of the Glatton, the enemy began to İn July 1796, being Commander of theer off ; and from the evident marks the Glatton, of s4 guns, one of the of confusion and disorder which ap: Fast Indiamen purchased by Govern- peared on board their thips, could ment, he failed from Yarmouth Roads Captain Trollope have pursued them, to join the fquadron croiting off the his gallantry would have been reTexel, under the command of Captain warded by á most complete victory. Savage. At one in the afternoon of the In attempting to wear after them, he 15th, being then four or five leagues found his maits, rigging, and fails, from Helvoet, he discovered a squa- so much wounded and cut to pieces, dron of thips of war, which, on his that all efforts were ineffectual. nearer approach, he perceived to con- At leven o'clock the next morning, filt of lix large frigates, a brig, and a by the activity and exertions of his cutter. One of these appeared to officers and men, the ship wasin a state mount so guns, two 36, and the other to carry fail and renew the action : the three 28 guns each. By the manner in enemy were at this time seen going off which they maneuvred, and not an steering for Flushing. Captain Trol. swering the private lignal, Captain lope continued to follow them till nine o'clock, when they were within three met by Admiral Duncan. This fer, leagues of the above. port, - without vice of Captain Trollope is thus acany hopes of being joined by any of knowledged by his Commander : bis Majesty's cruiters to assist him, and “ Captain Trollope's exertions and the wind blowing fresh on the shore, active good conduct, in keeping fight he judged it molt prudent, in the dir- of the enemy's fleet until I came up, abled itate of his ship, 'to haul off, and have been truly meritorious, and I return to Yarmouth to refit. In this trust will meet a just reward.". Captain unequal confli&t the Glatton had not a Trollope bore a part in this diftinman killed; but Captain Strangeways, guished victory of the sath of O&tober, of the Marines, soon after died of his a Jay which will be remembered with wounds.

fifa

o'clock,

pleasure by Britons, and regretted by For this gallant action the merchants our enemies. of London presented Captain Trollope On the 30th of O&ober bis Majesty with a piece of plate of the value of failed from Greenwich to return thanks Joo guineas.

to the Fleet for their extraordinary In October 1797, Captain Trollope, conduct and bravery. On this occawith a squadron confisting of three fiọn the yacht was steered by Captain Thips, the Ruffel, Adamant, and Beau- 'Trollope, who was created a Knight lien frigate, was left to watch the mo.. Banneret. Since that period he has tions of the Dutch feet, and on its been advanced to be a Rear-Admiral of failing kept in light of it until it was the White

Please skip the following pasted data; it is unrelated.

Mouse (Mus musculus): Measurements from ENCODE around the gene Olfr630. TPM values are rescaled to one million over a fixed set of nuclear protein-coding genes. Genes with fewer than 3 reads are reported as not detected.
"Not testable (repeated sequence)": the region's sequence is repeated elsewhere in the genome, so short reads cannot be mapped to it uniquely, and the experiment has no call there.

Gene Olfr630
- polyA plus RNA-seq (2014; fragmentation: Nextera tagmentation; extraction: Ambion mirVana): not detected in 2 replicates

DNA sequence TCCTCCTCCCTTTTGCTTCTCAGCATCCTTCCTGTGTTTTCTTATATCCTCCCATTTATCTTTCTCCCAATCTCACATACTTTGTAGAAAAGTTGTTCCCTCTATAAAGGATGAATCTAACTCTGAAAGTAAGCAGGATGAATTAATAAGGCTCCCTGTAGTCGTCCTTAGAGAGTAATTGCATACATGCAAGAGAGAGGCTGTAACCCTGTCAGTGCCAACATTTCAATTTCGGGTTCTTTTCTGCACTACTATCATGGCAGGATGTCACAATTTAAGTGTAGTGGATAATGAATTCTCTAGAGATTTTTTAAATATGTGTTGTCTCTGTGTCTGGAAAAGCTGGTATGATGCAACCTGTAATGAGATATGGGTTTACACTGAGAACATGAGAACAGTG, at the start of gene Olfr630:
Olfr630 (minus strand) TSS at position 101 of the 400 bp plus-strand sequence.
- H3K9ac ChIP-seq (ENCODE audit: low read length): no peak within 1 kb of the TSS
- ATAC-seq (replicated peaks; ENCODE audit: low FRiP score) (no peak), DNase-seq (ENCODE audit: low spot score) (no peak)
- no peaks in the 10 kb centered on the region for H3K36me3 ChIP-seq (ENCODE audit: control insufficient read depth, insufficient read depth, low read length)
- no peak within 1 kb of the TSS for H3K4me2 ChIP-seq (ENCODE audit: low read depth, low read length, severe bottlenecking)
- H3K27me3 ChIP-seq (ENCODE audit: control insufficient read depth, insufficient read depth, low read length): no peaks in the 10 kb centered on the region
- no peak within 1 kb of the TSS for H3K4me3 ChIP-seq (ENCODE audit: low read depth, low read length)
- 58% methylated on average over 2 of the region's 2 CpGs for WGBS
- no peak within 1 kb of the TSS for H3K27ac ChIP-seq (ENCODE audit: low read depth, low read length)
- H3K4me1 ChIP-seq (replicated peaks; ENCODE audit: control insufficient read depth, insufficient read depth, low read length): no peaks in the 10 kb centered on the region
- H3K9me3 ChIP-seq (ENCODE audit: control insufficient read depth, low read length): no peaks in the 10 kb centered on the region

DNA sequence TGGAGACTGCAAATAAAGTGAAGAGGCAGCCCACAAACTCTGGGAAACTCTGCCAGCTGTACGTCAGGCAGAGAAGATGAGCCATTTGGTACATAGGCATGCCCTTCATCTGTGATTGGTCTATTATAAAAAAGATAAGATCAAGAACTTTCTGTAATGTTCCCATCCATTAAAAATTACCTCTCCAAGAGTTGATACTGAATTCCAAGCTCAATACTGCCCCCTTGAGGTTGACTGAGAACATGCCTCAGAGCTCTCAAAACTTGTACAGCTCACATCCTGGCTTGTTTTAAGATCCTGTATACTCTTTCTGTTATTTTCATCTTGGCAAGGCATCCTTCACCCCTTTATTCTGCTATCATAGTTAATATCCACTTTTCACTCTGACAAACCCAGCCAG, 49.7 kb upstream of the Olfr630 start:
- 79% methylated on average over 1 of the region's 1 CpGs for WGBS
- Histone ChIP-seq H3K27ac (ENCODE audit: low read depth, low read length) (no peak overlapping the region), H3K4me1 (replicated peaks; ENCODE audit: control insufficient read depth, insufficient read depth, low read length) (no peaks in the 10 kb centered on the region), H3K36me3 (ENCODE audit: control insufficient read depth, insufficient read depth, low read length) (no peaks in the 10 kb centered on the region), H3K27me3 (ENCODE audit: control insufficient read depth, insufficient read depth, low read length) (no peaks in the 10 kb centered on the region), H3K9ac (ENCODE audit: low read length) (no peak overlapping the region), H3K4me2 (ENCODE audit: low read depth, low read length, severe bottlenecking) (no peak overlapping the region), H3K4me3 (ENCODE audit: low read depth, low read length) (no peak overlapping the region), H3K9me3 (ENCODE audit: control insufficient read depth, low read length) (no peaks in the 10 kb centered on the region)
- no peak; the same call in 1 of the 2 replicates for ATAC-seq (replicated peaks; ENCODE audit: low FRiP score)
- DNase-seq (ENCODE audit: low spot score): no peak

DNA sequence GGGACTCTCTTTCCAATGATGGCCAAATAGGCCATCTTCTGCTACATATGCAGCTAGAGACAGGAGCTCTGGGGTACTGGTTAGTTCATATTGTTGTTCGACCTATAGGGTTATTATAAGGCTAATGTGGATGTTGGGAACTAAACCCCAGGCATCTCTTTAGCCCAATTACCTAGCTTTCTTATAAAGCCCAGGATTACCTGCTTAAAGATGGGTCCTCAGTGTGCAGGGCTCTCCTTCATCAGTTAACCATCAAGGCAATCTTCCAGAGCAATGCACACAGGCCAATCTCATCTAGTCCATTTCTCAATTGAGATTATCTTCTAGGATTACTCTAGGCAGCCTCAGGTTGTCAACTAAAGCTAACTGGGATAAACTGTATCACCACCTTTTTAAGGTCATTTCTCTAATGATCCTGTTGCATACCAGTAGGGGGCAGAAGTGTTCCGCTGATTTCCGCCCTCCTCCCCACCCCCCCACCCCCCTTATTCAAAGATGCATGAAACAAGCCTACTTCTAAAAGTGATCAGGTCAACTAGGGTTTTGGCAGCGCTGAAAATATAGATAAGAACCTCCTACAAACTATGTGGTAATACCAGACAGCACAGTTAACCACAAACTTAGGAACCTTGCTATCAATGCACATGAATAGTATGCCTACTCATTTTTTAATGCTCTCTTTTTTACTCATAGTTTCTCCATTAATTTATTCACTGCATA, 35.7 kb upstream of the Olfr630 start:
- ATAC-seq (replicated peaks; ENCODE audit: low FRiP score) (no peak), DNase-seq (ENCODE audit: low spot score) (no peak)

ESSAYS AFTER THE MANNER OF GOLDSMITH.

ESSAY XXII.

is And Med a tear upon his grave,
For he was very good."

BALLADS DEATH OF AULD ROBIN GRAY."

To mamethicone e lire the heat thuolf
There is something in the death of demonstration, inseparable from the

nature of existence, and à priori to the wonder at and admiie; such a one formation of ideas. dying cool and collected, trusting and · But the true Philosopher needs not believing at a moment when the truth this last strong beam of internal light to : is souglie with eigerness, and prejudice awaken his mind to truth ; every cir. forsaken with dingust, is a confirmation cumitance and event of life, from inof the exiteilce of an immortality, not funcy unto the hour of death, will alliit to be relilted. At the awful hour when his conjectures, and confirin bis belief vanitiei retreat, and right and wrong in an Hereafier : bis memory will re-, open with full conviction on the mind, present to him, that truth has been it is a pure ray of heavenly intelli- ever the time; and bittory will prove gence ihat lights the foul, like the Star Certain asients and ditents of mankind, of Bethieliem, to that point wl.ich the throughout all ages, too constant to be. anxious and departing fuit leeks with merely prejudices, or the effects of hatrembli::g and fur. an Hereafter. bit or education.

When we relect on what a very There are things that no prejudice little longer time we hive to live, and can ever reconcile, or cuttom make that, measure it to its most probable fasiliar, with man ; or even law, have extremity, it will scarcely arrive to power to enforce : Rich are crimes that forty or fifty years, it becomes us to mock nature. Ofrer power or riches conlider in time a subject which will, to the greater part of mankind to comin spite of all oppofition, force itself mit cool and deliberate murder, if we upon the mind when we are about to know any thing of the human beart, pait with lite; for, however eatly the we must deciare that very few would Modern Philosopher may perfuade content to the persetration of it, and himielttiat we have no proof of an that from an innate horror of the crime. , immortali y, yet, when his mind thall Mankind appear, theietore, to have be stripped of all the vanily of argu- general atients and didients from nature. ment, he will acknowledge an inter- ma predisposition in favour of truth. nal conviction paramount to any other and virtue, for their general happinels. .